Alex Mehl, right, and Mark Hubbard of the Farm Bureau Jefferson County Young Farmers,  unload pigs from a trailer for the Madison Ribberfest PigMania display on Vaughn Drive on Thursday. Mehl was the recipient of the PigMania scholarship twice during his studies at Purdue University. (Staff photo by Ken Ritchie/kritchie@madisoncourier.com)
Alex Mehl, right, and Mark Hubbard of the Farm Bureau Jefferson County Young Farmers, unload pigs from a trailer for the Madison Ribberfest PigMania display on Vaughn Drive on Thursday. Mehl was the recipient of the PigMania scholarship twice during his studies at Purdue University. (Staff photo by Ken Ritchie/kritchie@madisoncourier.com)
You can put lipstick on these Ribberfest pigs - and just about every other accessory that comes to mind. They are concrete, after all, and not difficult to corral.

But moving the stout, 250-pound porkers is a completely different story.

"Some of them can be pretty heavy, and some can be fairly elaborate," said Alex Mehl, who was part of a small team transporting more than 50 pigs to the riverfront Thursday morning.

The pigs, designed by area businesses and residents for the Ribberfest PigMania, will be judged by Ribberfest patrons during the weekend festival.

The trademark hogs are lined up on Vaughn Drive during the two-day event. Patrons can judge the pigs by contributing money or Ribberfest tickets in each hog's bucket.

The money raised goes toward a scholarship. Kevin Watkins, who helped create the scholarship and still assists with the program, said the intention of the scholarship is to provide financial support for college students after their freshman year. Participants must include an application and write an essay.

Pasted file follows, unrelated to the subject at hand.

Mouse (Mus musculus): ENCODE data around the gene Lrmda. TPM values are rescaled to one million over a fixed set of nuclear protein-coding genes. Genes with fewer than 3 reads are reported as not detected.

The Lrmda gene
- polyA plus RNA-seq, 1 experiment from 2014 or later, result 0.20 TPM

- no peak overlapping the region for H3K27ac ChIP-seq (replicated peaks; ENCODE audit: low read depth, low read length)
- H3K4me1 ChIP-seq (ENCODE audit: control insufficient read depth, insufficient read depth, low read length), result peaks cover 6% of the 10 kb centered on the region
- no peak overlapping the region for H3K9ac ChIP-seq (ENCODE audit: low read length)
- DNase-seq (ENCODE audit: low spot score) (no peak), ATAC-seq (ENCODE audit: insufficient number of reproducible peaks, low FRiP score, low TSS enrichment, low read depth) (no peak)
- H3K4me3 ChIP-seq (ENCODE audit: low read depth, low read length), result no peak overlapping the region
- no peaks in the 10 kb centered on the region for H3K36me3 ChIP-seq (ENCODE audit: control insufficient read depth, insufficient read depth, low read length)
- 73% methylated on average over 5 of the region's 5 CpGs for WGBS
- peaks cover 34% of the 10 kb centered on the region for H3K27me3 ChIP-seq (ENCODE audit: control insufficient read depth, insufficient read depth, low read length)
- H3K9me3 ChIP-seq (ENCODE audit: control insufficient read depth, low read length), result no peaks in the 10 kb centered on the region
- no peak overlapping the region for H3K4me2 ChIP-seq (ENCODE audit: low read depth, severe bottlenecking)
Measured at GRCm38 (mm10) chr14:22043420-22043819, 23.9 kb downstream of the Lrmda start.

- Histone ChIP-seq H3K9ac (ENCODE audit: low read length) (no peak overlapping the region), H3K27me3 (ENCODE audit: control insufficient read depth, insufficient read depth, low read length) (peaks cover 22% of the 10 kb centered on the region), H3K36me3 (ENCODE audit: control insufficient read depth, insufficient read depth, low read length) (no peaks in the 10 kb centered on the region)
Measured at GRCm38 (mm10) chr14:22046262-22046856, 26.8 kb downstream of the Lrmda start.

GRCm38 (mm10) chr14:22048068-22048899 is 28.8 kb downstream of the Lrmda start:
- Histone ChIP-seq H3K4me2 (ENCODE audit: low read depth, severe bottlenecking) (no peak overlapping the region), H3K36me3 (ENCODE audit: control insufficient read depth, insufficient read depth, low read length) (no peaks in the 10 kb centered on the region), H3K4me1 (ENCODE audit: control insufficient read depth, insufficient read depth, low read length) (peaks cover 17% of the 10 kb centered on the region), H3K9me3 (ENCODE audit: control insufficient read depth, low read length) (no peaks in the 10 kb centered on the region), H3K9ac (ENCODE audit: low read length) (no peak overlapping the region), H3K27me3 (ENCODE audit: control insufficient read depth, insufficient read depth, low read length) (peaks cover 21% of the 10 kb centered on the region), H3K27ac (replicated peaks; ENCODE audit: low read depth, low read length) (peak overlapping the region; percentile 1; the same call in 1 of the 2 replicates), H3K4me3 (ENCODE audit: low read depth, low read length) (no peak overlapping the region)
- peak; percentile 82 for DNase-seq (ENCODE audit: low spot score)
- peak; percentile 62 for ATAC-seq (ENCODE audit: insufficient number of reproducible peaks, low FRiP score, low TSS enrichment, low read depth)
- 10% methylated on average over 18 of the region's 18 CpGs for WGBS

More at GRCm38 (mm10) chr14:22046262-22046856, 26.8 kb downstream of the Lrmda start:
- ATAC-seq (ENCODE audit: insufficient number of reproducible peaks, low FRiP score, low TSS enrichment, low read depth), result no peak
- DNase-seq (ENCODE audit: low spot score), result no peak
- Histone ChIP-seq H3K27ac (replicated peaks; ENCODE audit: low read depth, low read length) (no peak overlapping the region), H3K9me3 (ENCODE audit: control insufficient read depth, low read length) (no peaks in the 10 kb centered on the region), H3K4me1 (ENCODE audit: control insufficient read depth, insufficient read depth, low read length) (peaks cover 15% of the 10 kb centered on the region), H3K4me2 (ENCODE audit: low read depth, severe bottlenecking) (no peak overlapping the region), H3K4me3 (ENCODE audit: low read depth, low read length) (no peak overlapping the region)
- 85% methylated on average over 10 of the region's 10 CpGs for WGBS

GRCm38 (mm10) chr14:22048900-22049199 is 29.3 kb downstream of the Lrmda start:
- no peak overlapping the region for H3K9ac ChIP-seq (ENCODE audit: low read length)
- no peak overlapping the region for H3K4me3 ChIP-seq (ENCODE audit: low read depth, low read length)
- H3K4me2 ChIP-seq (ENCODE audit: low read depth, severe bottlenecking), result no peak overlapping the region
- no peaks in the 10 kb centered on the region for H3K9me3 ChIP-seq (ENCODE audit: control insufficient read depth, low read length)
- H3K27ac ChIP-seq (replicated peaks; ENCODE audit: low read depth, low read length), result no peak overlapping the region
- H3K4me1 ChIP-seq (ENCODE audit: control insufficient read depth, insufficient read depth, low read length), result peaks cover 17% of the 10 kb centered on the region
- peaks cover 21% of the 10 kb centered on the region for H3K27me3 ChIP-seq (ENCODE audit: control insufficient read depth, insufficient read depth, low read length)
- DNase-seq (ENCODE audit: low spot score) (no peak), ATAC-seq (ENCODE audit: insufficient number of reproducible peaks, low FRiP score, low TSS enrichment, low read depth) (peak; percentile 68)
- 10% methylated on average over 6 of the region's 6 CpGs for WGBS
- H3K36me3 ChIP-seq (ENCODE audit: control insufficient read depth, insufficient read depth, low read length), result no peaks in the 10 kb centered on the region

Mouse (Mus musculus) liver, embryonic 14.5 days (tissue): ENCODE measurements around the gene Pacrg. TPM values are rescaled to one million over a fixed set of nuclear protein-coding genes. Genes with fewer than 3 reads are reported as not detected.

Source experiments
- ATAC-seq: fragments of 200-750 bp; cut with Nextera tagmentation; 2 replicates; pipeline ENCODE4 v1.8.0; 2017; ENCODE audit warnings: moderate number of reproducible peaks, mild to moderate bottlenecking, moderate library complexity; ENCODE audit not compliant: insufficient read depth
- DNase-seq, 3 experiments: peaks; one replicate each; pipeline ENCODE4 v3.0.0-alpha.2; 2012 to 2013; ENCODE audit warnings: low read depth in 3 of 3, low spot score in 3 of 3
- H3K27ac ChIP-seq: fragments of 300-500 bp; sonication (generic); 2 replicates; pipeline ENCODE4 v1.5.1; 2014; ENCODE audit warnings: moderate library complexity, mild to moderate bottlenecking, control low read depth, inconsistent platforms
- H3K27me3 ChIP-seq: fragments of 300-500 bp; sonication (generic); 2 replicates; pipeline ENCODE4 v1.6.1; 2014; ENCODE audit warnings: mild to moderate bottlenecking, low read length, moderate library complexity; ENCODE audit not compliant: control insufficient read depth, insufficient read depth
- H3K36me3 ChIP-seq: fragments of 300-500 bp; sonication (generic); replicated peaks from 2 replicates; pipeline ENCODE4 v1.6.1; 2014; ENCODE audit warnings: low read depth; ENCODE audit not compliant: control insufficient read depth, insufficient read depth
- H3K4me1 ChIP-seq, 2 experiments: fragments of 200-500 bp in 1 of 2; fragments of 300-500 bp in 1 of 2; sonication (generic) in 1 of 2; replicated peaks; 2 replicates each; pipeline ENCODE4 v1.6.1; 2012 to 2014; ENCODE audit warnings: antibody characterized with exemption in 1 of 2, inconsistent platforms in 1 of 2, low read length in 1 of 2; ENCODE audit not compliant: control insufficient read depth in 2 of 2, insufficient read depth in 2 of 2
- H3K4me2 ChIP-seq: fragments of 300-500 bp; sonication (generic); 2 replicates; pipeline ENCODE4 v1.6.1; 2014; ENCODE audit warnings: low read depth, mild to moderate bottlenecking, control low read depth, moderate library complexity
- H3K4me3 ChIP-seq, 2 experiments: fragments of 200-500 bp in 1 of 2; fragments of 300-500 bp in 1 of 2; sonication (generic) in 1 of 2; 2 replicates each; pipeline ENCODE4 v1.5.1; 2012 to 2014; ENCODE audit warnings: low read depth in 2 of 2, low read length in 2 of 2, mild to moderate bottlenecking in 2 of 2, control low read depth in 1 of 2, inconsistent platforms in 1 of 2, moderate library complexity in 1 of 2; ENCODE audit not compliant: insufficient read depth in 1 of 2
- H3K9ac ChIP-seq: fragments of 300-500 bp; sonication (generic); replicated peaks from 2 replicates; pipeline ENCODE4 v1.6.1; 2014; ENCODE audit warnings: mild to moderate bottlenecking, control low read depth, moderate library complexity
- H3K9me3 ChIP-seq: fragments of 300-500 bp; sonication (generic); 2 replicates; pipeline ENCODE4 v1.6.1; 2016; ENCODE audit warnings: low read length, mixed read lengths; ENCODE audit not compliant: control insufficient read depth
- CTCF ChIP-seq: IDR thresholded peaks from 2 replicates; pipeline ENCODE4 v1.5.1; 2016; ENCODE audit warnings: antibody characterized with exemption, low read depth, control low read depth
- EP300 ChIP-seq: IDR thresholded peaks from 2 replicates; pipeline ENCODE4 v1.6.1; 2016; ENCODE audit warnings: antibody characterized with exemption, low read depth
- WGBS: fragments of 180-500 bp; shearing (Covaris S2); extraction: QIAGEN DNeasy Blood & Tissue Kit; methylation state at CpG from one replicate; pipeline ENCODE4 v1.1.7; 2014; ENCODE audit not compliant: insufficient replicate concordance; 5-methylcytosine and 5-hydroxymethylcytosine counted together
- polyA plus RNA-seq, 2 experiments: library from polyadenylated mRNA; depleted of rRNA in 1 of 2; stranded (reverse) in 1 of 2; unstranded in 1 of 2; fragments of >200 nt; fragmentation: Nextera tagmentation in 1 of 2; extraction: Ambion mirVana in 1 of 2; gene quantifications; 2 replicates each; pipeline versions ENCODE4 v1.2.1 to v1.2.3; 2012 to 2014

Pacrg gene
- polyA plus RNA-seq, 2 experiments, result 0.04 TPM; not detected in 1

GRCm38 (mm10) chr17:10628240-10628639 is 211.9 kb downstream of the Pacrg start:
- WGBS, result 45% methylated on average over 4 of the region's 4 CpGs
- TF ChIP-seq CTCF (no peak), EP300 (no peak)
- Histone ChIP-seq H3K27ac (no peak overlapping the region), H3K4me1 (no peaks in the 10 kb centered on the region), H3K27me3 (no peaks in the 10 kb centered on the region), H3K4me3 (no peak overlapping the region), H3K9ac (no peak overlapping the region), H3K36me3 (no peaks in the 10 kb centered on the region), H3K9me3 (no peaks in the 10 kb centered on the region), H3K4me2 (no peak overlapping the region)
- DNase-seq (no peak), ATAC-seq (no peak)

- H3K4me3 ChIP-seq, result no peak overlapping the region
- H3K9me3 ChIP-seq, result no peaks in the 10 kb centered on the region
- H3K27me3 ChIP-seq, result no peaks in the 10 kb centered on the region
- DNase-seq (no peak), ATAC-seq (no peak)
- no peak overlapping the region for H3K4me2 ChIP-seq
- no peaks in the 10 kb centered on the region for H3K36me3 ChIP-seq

Mehl, a two-time recipient of the scholarship, was on hand Thursday with his group Indiana Farm Bureau Young Farmers of Jefferson County to help setup for PigMania.

"I was happy to give back," he said.

Mehl, who graduated Madison Consolidated High School in 2005, studied agriculture and biological engineering at Purdue University.

After receiving the scholarship his freshman and senior year, he made the decision to move back to Madison and accepted a job with Indiana-Kentucky Electric Clifty Creek plant as an engineer in the environmental department.

He also helps run the family farm, which is located north of Madison, as well as his own farm.

"All in all, it's worked out quite well," he said.

Mehl and his wife, Mary, helped start the young farmers organization last year and now have about 12 members in the group.

Mehl said he was one of the students in high school and college who benefited greatly from scholarships. Now he wants to pay it forward.

"I think scholarships are very beneficial to students and allow them to do things like I have to realize your future goals," he said.